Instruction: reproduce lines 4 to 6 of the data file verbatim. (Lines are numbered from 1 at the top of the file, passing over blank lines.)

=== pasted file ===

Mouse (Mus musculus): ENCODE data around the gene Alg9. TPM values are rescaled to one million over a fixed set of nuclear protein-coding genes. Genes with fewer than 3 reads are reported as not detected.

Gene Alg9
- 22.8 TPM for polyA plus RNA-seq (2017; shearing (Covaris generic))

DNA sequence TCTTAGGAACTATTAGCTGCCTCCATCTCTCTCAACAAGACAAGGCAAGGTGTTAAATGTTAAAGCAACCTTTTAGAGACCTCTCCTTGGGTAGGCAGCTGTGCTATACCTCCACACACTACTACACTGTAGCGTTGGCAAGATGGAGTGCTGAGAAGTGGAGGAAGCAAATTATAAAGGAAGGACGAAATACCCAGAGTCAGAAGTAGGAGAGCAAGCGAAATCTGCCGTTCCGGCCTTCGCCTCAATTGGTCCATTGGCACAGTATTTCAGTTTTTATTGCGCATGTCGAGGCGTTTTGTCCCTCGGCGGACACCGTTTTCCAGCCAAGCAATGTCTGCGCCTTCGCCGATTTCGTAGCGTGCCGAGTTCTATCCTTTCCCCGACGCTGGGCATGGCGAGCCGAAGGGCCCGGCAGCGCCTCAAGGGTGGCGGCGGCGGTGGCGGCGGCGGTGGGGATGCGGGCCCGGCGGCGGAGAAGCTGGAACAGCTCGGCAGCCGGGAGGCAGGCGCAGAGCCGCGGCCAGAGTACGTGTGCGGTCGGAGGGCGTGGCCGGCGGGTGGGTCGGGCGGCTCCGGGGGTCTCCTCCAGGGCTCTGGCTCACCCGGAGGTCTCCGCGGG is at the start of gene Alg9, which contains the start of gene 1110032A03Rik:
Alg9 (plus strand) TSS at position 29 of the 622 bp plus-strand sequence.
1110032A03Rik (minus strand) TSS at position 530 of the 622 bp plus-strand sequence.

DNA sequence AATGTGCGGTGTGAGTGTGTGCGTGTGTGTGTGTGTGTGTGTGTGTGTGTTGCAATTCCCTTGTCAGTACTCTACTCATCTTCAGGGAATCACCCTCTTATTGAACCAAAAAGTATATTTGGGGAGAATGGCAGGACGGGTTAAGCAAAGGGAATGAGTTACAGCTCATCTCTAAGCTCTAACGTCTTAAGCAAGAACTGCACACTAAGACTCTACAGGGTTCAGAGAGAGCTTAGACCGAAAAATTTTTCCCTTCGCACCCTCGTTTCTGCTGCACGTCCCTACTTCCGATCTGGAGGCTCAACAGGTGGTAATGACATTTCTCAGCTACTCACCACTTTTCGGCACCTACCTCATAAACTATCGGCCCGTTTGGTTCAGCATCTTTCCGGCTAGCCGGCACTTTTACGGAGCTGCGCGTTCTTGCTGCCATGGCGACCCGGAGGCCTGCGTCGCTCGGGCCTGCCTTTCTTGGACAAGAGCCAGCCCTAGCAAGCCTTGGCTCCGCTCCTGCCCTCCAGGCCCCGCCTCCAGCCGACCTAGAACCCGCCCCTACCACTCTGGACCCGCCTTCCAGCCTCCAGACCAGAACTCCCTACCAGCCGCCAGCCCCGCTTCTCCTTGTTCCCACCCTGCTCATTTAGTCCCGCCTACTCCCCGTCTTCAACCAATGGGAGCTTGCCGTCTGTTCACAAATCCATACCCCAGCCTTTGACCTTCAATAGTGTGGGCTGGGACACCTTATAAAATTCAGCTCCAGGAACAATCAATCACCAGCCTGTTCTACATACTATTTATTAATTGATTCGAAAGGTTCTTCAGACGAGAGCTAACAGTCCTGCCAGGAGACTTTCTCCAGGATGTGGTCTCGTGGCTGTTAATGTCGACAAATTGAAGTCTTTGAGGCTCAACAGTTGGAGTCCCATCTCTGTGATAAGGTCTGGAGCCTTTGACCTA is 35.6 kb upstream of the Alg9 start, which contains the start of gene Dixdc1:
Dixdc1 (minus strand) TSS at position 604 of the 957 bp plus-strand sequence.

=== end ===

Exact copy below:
DNA sequence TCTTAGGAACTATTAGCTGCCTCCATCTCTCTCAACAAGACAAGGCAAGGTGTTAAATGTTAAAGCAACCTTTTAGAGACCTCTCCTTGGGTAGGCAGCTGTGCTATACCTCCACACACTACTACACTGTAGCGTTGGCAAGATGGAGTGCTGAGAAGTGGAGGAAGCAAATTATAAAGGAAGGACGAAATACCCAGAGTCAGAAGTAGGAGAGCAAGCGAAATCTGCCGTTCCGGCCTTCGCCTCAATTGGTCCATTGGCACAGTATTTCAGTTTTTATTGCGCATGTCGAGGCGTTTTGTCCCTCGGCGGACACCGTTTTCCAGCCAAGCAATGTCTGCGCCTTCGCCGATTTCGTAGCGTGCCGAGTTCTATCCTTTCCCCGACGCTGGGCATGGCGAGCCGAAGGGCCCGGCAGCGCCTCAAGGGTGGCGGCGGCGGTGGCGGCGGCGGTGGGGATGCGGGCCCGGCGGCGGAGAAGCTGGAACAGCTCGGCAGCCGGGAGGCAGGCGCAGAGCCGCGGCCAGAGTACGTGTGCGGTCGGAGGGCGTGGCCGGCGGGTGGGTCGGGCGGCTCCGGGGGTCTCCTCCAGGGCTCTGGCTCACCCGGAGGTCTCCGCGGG is at the start of gene Alg9, which contains the start of gene 1110032A03Rik:
Alg9 (plus strand) TSS at position 29 of the 622 bp plus-strand sequence.
1110032A03Rik (minus strand) TSS at position 530 of the 622 bp plus-strand sequence.